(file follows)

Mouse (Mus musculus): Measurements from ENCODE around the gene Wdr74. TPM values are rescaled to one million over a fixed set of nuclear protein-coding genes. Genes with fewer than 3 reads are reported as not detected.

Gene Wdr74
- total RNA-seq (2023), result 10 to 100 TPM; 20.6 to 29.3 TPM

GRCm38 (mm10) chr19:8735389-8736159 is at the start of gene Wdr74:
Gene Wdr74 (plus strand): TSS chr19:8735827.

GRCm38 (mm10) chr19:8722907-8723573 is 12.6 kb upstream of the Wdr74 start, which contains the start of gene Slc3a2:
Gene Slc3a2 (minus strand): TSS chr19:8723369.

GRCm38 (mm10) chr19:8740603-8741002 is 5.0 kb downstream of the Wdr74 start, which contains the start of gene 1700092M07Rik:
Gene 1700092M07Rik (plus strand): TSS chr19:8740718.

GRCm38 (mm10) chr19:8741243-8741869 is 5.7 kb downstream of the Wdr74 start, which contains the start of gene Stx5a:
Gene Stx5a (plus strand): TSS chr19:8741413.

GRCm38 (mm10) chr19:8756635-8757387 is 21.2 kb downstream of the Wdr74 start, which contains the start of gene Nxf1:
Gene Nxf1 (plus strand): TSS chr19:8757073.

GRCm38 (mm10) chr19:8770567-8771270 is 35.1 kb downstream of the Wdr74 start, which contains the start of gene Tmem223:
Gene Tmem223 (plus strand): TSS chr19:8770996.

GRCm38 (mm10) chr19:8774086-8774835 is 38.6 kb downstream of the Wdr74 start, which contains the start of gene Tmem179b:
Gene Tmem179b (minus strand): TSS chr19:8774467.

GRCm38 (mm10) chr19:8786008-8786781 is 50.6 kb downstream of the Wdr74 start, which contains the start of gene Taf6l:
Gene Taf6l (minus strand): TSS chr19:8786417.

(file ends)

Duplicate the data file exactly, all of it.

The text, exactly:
Mouse (Mus musculus): Measurements from ENCODE around the gene Wdr74. TPM values are rescaled to one million over a fixed set of nuclear protein-coding genes. Genes with fewer than 3 reads are reported as not detected.

Gene Wdr74
- total RNA-seq (2023), result 10 to 100 TPM; 20.6 to 29.3 TPM

GRCm38 (mm10) chr19:8735389-8736159 is at the start of gene Wdr74:
Gene Wdr74 (plus strand): TSS chr19:8735827.

GRCm38 (mm10) chr19:8722907-8723573 is 12.6 kb upstream of the Wdr74 start, which contains the start of gene Slc3a2:
Gene Slc3a2 (minus strand): TSS chr19:8723369.

GRCm38 (mm10) chr19:8740603-8741002 is 5.0 kb downstream of the Wdr74 start, which contains the start of gene 1700092M07Rik:
Gene 1700092M07Rik (plus strand): TSS chr19:8740718.

GRCm38 (mm10) chr19:8741243-8741869 is 5.7 kb downstream of the Wdr74 start, which contains the start of gene Stx5a:
Gene Stx5a (plus strand): TSS chr19:8741413.

GRCm38 (mm10) chr19:8756635-8757387 is 21.2 kb downstream of the Wdr74 start, which contains the start of gene Nxf1:
Gene Nxf1 (plus strand): TSS chr19:8757073.

GRCm38 (mm10) chr19:8770567-8771270 is 35.1 kb downstream of the Wdr74 start, which contains the start of gene Tmem223:
Gene Tmem223 (plus strand): TSS chr19:8770996.

GRCm38 (mm10) chr19:8774086-8774835 is 38.6 kb downstream of the Wdr74 start, which contains the start of gene Tmem179b:
Gene Tmem179b (minus strand): TSS chr19:8774467.

GRCm38 (mm10) chr19:8786008-8786781 is 50.6 kb downstream of the Wdr74 start, which contains the start of gene Taf6l:
Gene Taf6l (minus strand): TSS chr19:8786417.